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Unique pattern of neutrophil migration and function during tumor progression

Abstract

Although neutrophils have been linked to the formation of the pre-metastatic niche, the mechanism of their migration to distant, uninvolved tissues has remained elusive. We report that bone marrow neutrophils from mice with early-stage cancer exhibited much more spontaneous migration than that of control neutrophils from tumor-free mice. These cells lacked immunosuppressive activity but had elevated rates of oxidative phosphorylation and glycolysis, and increased production of ATP, relative to that of control neutrophils. Their enhanced spontaneous migration was mediated by autocrine ATP signaling through purinergic receptors. In ectopic tumor models and late stages of cancer, bone marrow neutrophils demonstrated potent immunosuppressive activity. However, these cells had metabolic and migratory activity indistinguishable from that of control neutrophils. A similar pattern of migration was observed for neutrophils and polymorphonuclear myeloid-derived suppressor cells from patients with cancer. These results elucidate the dynamic changes that neutrophils undergo in cancer and demonstrate the mechanism of neutrophils’ contribution to early tumor dissemination.

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Fig. 1: Neutrophils from the BM of three mouse GEMs exhibit increased spontaneous migration.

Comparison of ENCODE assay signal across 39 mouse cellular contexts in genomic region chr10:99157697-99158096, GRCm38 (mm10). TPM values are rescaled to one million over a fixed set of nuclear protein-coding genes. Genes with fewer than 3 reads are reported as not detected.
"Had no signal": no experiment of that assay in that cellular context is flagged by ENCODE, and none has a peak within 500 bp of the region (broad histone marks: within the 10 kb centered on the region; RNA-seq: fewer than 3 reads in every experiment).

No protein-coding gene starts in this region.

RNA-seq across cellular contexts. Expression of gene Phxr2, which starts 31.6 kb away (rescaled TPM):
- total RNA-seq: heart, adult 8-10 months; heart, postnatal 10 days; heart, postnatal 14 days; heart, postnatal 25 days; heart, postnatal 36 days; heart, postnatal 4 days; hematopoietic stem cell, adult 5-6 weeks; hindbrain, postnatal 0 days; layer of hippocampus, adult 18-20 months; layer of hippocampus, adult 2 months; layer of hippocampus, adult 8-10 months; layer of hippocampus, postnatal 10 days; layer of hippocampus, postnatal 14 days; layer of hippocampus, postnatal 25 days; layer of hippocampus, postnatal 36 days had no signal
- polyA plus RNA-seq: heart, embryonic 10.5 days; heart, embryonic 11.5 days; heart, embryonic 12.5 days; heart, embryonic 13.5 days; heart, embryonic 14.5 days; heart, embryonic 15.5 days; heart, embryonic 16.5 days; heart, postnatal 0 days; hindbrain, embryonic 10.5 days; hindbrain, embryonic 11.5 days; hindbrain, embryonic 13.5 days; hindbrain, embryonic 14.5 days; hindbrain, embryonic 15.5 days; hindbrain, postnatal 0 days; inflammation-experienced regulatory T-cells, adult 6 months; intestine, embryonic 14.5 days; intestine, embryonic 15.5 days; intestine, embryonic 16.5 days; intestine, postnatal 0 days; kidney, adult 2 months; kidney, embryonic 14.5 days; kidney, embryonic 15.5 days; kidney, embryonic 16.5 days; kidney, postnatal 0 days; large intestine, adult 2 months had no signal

Fig. 2: Neutrophils from mouse GEMs exhibit increased spontaneous migration, but those from transplantable tumor mouse models do not.
Fig. 3: Neutrophils from the early stages of an orthotopic lung cancer model exhibit increased spontaneous migration, but those from late stages do not.
Fig. 4: Transcriptome and functional activity of neutrophils in TB mice.
Fig. 5: Suppressive activity of BM neutrophils in TB mice.
Fig. 6: PM-LCs have increased metabolic flux through oxidative phosphorylation and glycolysis and have more ATP than that of control neutrophils.
Fig. 7: The spontaneous migration of PM-LCs is dependent on pannexin-1 hemichannels, extracellular ATP and P2X and P2Y receptors.
Fig. 8: Neutrophil migration in patients with cancer.

Data availability

The data that support the findings of this study are available from the corresponding author upon request. Source data are available for Figs. 18. RNAseq data were deposited in the GEO data repository under accession code GSE118366.

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Acknowledgements

We thank R. Ramakrishnan (H. Lee Moffitt Cancer Center) for the luciferase expressing LL2 tumor cell line; and D. Laxminarasimha for help in animal experiments. This work was supported by the Wistar Institute Animal and Bioinformatics core facilities and by the US National Institutes of Health (P01 CA140043 and T32 CA09171). S.Y. was supported by International Program for Ph.D Candidates, Sun Yat-Sen University, China.

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Investigation, S.P., S.F., J.M., G.D., A.P., C.L., K.A.-T. and M.S.; formal analysis, A.K. and Z.S.; resources, Y.N., L.R.L., C.C., R.H.V., C.M., B.N., N.H., G.M. and M.G.; writing (original draft), S.P. and G.D.; writing (review and editing), J.Z., D.C.A. and D.I.G.; funding acquisition, D.C.A. and D.I.G.; conceptualization and supervision, D.I.G.

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Correspondence to Dmitry I. Gabrilovich.

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Supplementary Figures 1–8 and Supplementary Tables 1 and 2

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Supplementary Video 1

Time lapse video demonstrating spontaneous movement of neutrophils from naïve and RET TB mice. Scale bar = 50 µm

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Patel, S., Fu, S., Mastio, J. et al. Unique pattern of neutrophil migration and function during tumor progression. Nat Immunol 19, 1236–1247 (2018). https://doi.org/10.1038/s41590-018-0229-5

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